By 1810, brightly coloured and embroidered silks were as popular as white cotton and muslin for women's evening dresses. John Heathcote's bobbinet machine, patented in 1809, enabled fine net to be easily produced in wide widths for dresses, which could be hand-embroidered to achieve individual and attractive effects. Net dresses were worn with underdresses of plain silk, sometimes white, or in a matching colour.
Chenille (French for caterpillar) is a type of thick thread made by a weaving process. Cotton or silk is woven into a length of cloth which is then cut into very narrow strips, the severed weft threads creating the tufts which give the yarn its velvety texture. The dense colour of chenille thread creates a contrasting effect with the ground fabric.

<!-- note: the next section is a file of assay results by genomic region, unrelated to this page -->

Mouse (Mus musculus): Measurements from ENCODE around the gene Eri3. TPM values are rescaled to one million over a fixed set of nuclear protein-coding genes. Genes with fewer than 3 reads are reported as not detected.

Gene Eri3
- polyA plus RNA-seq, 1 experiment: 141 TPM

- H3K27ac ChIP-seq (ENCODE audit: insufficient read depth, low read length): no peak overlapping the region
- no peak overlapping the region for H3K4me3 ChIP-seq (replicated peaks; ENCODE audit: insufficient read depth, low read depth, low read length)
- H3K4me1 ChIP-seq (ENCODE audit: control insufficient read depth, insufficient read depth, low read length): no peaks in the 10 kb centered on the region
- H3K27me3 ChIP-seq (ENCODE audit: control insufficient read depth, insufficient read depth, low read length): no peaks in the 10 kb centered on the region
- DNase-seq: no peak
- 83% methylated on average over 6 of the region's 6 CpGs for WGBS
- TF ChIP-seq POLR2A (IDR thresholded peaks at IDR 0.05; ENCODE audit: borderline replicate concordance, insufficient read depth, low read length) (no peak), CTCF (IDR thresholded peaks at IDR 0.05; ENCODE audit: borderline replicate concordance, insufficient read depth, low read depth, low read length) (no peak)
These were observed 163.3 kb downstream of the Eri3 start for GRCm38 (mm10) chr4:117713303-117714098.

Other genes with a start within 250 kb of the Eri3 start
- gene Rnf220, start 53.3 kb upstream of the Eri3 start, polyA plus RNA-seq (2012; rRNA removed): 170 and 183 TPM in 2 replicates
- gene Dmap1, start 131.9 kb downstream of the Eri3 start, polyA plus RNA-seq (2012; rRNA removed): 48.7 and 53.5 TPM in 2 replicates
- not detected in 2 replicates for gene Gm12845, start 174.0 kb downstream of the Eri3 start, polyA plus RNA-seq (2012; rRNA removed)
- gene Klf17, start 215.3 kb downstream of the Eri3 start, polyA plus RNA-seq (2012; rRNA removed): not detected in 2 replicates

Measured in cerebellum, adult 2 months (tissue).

Fashion leaders such as Empress Josephine, Napoleon's first wife, helped to popularise dresses of machine net, or 'tulle', which was also produced in France. She owned many machine-made net dresses embroidered with silver or gold metal thread and spangles for formal court occasions.